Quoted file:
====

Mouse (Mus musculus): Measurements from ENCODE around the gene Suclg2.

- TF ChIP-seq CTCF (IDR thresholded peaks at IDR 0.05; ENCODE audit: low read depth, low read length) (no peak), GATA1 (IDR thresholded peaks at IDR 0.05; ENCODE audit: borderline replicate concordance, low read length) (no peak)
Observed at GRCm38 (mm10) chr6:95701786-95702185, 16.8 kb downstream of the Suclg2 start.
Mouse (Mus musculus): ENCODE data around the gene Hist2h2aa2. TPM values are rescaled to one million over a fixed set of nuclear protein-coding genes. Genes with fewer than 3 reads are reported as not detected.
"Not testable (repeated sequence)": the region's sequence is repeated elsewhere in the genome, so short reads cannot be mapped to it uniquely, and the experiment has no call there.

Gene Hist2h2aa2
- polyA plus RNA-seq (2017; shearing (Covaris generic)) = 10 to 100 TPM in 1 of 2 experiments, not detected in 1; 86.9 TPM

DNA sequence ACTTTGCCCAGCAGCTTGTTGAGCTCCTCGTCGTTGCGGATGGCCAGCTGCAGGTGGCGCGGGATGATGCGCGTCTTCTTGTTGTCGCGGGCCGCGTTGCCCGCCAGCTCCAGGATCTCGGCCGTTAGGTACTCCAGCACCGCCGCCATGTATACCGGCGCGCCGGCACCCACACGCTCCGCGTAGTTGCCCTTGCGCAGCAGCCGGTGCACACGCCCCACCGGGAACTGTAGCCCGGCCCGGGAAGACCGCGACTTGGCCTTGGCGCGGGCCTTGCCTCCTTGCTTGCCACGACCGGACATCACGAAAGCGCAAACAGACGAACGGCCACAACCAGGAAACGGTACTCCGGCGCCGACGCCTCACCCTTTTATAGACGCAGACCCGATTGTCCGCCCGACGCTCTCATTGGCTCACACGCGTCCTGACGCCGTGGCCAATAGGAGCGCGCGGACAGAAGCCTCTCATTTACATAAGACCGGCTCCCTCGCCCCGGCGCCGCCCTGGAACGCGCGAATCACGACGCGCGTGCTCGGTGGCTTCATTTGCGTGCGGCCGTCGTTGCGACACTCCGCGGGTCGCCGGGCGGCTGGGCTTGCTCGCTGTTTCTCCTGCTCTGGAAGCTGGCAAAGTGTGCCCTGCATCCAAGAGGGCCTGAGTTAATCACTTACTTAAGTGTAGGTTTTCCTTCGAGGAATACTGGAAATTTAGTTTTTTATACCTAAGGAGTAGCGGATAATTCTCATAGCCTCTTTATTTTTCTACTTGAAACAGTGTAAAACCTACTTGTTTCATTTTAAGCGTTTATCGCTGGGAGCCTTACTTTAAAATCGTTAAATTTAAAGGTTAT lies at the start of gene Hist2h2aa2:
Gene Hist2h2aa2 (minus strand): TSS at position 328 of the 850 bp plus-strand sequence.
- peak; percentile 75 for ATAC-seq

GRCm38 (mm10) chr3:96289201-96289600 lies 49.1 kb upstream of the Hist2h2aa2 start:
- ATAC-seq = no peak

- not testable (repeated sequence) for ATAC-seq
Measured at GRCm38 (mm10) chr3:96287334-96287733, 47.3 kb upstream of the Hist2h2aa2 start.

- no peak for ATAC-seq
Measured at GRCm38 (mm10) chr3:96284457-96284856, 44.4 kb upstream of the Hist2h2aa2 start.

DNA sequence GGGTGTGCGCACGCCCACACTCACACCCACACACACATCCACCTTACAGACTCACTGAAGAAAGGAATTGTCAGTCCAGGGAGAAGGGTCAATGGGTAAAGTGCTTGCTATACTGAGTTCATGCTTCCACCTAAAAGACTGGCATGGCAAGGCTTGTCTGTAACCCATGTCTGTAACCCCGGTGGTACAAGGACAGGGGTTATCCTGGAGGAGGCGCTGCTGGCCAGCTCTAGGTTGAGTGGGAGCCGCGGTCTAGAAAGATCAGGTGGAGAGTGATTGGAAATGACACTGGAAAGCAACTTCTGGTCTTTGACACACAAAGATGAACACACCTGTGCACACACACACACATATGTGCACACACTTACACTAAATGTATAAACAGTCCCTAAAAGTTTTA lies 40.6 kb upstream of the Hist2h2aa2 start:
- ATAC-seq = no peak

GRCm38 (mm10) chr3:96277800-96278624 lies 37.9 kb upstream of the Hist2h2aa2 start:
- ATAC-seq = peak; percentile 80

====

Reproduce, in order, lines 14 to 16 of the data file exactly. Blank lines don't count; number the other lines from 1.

Measured at GRCm38 (mm10) chr3:96287334-96287733, 47.3 kb upstream of the Hist2h2aa2 start.

- no peak for ATAC-seq
Measured at GRCm38 (mm10) chr3:96284457-96284856, 44.4 kb upstream of the Hist2h2aa2 start.